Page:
A Michigan 4-Her’s journey to becoming a 4-H ambassador

The love for 4-H and family is in this 4-H teen leader’s genetics.

Alexandria Root, Mason County 4-H ambassador, youth leader and role model for other 4-H youth.

Alexandria Root, Mason County 4-H ambassador, youth leader and role model for other 4-H youth.

What does it take to be a 4-H teen leader? How do young people become leaders in their community? What role does family play in nurturing a young 4-H leader? The following is a story of one Michigan youth’s experience with 4-H.

Fifteen years ago, a little girl was born into a passionate 4-H family. Quickly, her parents realized their hopes for their daughter to carry on the family’s love for 4-H would not be diminished. Even though this story could be about many young girls born to extraordinary 4-H families across Michigan, this article is about a young leader, Alexandria Root, in Mason County, Michigan. The dedication to hard work, 4-H and community engagement is in Alexandria’s blood. She shares her journey on her 4-H path to being a Mason County 4-H Ambassador:

D’Ann (D): How did you become involved in 4-H?

Alexandria (A): 4-H was my grandfather’s life. He raised my father with the same love for 4-H and I remember hearing stories about how much fun 4-H was for them. My grandfather was the most intelligent person I have ever met. He attended Michigan State University and graduated with an engineer degree. Both my grandparents grew up in the Lansing area then moved to Iowa where they were involved in 4-H before moving back to the Kalamazoo area for an engineering job. My grandfather decided engineering wasn’t for him and moved to Ludington and opened a feed store. This was the early 70s. I remember him owning 400 sheep. So, of course, he helped create a 4-H Large Animal Council. My grandfather also held the president position on the fair board several times. He worked so hard on everything at the fair. The fair would not be what it is today without him and the other people or without 4-H. I worked so hard in 4-H because I wanted my grandfather to be proud of me; he passed away last November. At the funeral, people would say, “Your grandfather was so dedicated and his work ethic was what made our local fair grounds what they are today and 4-H was his passion.”

D: It sounds like your family played an important role in your involvement in 4-H. Tell me about your first 4-H experience?

A: My family always attended the county fair, but when I was 8 years old we got our first chickens. My father asked if I wanted to get involved in 4-H. He told stories about Exploration Days, Kettunen Center and showing at the county fair. His stories were amazing, so I decided I would like to be part of 4-H. My parents signed me up and we started attending Small Animal Council meetings every so often. I participated in my first fair where I showed chickens. After that I was hooked.

D: What made you hooked?

A: The entire experience. I do not do sports. I loved being judged, gaining knowledge and now teaching kids how to show.

D: So was this positive experience at fair what lead you to be on two local councils?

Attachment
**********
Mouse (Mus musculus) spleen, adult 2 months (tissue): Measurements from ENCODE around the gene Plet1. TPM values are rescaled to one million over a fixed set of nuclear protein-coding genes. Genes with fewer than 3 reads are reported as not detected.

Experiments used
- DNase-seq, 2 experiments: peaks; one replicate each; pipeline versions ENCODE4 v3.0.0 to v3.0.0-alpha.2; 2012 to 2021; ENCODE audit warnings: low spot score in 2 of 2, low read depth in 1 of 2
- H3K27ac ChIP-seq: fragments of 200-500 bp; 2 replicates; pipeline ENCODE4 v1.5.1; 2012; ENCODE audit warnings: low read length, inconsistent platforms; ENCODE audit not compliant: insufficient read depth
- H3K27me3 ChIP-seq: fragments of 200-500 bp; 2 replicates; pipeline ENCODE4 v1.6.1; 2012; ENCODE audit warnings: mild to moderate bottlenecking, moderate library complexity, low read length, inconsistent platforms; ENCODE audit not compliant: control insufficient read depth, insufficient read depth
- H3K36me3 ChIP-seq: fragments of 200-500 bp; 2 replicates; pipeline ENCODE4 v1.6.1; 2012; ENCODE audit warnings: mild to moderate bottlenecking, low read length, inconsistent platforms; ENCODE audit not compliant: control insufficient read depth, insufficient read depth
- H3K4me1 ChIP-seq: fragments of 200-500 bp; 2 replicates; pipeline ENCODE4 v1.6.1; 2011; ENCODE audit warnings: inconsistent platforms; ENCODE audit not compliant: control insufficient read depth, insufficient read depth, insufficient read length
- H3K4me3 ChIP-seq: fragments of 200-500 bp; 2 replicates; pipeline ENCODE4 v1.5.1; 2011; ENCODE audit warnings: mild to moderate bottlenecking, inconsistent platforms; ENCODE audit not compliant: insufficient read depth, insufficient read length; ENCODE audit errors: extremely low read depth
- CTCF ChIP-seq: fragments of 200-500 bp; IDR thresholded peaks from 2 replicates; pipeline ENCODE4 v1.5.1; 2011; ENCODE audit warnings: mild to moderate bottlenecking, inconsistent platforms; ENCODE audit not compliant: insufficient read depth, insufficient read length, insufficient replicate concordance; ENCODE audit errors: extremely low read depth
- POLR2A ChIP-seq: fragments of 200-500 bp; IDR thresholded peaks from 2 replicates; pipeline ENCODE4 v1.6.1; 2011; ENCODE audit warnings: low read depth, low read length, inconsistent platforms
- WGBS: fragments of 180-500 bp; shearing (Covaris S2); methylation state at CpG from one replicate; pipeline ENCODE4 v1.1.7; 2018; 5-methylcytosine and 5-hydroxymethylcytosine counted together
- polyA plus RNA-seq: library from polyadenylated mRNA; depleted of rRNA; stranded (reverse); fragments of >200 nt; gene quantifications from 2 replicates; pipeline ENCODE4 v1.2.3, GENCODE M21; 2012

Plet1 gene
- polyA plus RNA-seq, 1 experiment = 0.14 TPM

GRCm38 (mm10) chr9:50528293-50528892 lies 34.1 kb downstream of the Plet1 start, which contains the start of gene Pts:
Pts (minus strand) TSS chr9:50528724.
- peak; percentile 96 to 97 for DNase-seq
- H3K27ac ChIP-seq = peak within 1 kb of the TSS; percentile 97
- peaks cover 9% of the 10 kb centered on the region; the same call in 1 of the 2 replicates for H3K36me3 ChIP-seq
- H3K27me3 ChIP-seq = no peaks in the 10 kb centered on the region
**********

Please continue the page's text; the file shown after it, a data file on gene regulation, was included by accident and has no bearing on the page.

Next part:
A: I became involved with Small Animal Council because they were looking for more kids to participate. I remember being at the meeting during elections and they were looking for someone to be president; I was the only youth old enough to hold a board position, according to the bylaws, so I was voted in as president at 12 years old. After that, I got hooked. I recently became involved with our county Advisory Council because our program coordinator encouraged me to attend. I love 4-H. I want to do anything I can to make it better.

D: What has been your greatest takeaway from your leadership experience?

A: My greatest takeaway is how I have learned so much from teaching someone else. I have grown so much in chicken showmanship because I teach about chickens. I have grown so much just from teaching other 4-H’ers.

D: If you were to give an aspiring youth leader some advice, what would that be?

A: Find a mentor! Find someone to ask questions. Don’t be afraid to ask questions. Sometimes it is scary to go outside your comfort zone, but it is part of life.

D: What are your future goals?

A: Well, one of my goals was to be a 4-H ambassador, which I just achieved this summer. That was important to me because I love talking about 4-H, l love when people ask me questions about 4-H. I just love 4-H. I plan to be a 4-H’er until I age out and then I will become a 4-H leader. 4-H is my life. I also plan to go to the Michigan State Fair, attend MSU and study human medicine.

4-H grows teen leaders. If you would like to learn more about 4-H teen leadership and other youth development programs, visit the Michigan 4-H Youth Development website or contact .(JavaScript must be enabled to view this email address).

Michigan State University Extension and the Michigan 4-H Youth Development program helps to prepare youth as positive and engaged leaders and global citizens by providing educational experiences and resources for youth interested in developing knowledge and skills in these areas. To learn about the positive impact of Michigan 4-H youth leadership, civic engagement, citizenship and global/cultural programs, read our 2015 Impact Report: “Developing Civically Engaged Leaders.”

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